Over the years, Labor Department data found that those aged 16-24 have been making up a smaller portion of the workforce. The Department projects that by 2026, only 11.7% of the labor force will be comprised of 16-24 year olds, compared to 15.8% in 1996. Workers aged 25-54 are expected to make up the bulk of workers, representing over 63% of the nation’s labor force, down from 72.3% in 1996. Department of Labor data revealed that over a thirty year period, those aged 55 and older will encompass 24.8% of the labor force in 2026, a stark increase from 11.9% in 1996. As American workers have aged over the decades, longer life expectancy and healthy lifestyles have afforded many the ability to continue employment well into their 60s and 70s. (Source: Department of Labor)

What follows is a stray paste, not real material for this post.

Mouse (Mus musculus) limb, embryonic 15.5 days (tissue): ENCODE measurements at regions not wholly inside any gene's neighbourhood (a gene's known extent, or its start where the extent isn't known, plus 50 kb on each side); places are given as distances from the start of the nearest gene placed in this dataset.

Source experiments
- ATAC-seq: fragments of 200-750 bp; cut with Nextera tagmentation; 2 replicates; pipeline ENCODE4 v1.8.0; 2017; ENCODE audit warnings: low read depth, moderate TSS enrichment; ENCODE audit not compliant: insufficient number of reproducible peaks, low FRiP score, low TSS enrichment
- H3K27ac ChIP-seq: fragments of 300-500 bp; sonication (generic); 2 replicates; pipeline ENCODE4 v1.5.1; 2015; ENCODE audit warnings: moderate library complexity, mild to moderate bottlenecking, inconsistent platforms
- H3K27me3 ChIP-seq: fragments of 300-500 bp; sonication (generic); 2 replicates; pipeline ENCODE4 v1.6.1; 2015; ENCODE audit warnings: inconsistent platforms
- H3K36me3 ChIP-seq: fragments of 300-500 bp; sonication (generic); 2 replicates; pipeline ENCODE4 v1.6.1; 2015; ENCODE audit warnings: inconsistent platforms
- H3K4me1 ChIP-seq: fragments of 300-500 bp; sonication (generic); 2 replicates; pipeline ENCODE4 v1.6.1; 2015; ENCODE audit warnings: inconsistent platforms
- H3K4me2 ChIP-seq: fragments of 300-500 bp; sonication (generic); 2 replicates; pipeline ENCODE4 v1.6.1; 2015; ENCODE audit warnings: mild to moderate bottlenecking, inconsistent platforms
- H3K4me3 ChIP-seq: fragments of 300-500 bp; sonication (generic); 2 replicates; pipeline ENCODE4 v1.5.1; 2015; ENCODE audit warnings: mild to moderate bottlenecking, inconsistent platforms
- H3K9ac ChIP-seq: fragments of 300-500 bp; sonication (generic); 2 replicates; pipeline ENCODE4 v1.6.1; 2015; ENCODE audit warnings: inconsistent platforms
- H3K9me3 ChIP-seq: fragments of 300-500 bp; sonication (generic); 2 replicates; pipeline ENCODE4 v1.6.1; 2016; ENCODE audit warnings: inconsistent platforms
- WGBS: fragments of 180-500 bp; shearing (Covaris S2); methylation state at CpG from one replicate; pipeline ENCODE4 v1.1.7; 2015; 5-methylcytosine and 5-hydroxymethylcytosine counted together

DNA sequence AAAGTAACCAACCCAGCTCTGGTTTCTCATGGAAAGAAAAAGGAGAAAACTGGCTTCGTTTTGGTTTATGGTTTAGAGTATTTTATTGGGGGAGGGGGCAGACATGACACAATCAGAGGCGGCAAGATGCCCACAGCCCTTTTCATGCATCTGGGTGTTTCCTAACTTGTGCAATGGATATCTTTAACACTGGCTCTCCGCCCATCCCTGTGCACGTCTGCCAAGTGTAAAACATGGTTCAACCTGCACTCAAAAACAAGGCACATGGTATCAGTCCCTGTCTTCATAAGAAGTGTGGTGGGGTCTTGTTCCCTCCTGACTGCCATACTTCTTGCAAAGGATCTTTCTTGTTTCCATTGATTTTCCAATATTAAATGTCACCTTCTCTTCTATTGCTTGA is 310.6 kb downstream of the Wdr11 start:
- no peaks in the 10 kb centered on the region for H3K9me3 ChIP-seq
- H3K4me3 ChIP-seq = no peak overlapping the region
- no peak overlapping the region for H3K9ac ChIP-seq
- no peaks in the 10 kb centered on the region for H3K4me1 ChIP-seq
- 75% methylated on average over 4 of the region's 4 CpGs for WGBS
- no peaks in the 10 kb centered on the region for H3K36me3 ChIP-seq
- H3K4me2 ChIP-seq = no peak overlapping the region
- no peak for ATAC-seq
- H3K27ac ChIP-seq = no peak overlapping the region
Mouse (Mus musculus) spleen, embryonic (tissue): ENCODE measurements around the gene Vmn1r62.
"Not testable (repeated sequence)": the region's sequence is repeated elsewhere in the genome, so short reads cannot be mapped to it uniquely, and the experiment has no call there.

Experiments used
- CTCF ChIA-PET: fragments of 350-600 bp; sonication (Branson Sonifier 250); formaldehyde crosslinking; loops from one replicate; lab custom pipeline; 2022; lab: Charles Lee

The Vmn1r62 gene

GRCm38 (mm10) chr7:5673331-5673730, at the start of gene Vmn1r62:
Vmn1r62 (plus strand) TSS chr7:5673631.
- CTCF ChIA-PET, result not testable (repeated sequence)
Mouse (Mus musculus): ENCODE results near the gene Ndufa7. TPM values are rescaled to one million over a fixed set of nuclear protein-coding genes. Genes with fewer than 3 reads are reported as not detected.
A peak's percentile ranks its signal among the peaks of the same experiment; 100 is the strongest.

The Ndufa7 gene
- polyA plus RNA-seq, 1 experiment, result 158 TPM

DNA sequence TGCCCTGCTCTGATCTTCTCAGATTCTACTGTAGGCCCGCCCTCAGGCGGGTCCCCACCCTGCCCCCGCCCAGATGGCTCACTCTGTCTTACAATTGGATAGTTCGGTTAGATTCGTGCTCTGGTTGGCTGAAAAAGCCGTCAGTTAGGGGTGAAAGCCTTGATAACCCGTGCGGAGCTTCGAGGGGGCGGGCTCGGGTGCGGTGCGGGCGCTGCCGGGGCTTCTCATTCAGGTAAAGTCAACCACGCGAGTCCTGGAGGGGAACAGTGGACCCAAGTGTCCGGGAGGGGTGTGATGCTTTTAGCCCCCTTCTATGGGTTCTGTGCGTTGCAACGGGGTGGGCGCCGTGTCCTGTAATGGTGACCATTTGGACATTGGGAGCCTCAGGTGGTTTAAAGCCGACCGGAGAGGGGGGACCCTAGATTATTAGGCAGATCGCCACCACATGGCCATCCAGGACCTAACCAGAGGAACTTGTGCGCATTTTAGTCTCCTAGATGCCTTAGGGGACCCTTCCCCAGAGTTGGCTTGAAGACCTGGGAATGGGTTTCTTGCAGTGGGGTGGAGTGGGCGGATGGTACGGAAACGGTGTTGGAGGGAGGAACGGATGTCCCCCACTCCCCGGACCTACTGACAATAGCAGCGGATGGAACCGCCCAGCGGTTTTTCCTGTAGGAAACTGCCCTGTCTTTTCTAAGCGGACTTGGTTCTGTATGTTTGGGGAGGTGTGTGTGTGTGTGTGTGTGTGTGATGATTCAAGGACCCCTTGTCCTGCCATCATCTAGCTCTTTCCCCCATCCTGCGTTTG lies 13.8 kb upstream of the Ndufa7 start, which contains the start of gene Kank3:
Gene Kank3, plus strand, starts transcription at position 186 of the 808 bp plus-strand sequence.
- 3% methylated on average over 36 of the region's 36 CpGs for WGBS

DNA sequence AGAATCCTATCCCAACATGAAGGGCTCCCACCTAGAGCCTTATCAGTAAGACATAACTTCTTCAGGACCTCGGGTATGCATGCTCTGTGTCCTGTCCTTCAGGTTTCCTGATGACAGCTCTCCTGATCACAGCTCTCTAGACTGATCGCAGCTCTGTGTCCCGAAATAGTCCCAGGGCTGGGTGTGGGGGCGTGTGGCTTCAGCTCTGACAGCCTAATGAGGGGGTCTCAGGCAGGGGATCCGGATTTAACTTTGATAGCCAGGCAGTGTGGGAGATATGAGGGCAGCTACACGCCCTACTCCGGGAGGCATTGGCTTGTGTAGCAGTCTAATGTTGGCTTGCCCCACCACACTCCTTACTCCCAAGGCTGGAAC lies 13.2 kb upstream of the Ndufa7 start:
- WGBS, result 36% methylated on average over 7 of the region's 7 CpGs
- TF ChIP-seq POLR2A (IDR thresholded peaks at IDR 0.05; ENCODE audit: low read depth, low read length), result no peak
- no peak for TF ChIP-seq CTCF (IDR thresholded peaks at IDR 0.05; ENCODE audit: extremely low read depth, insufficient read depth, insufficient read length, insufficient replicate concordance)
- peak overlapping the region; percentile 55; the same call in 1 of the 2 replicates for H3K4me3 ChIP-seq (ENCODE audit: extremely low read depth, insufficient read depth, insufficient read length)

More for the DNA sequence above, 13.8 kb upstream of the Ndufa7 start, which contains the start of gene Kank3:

To Brexit or not to Brexit...


What Britain Leaving The EU Means – Brexit Overview

Turbulent and politically charged challenges between the British government and Parliament have resulted in numerous failures to finally execute Britain’s departure from the EU, known as  Brexit.  The significance of Britain exiting the EU may eventually be substantial as other countries may decide to cast similar votes whether or not to leave the EU. Several of the existing members are anxiously awaiting the outcome of Brexit to determine how challenging both politically and economically it may be. As of the end of 2018, Britain represented roughly 13% of the EU’s total GDP, ranking second in terms of GDP after Germany.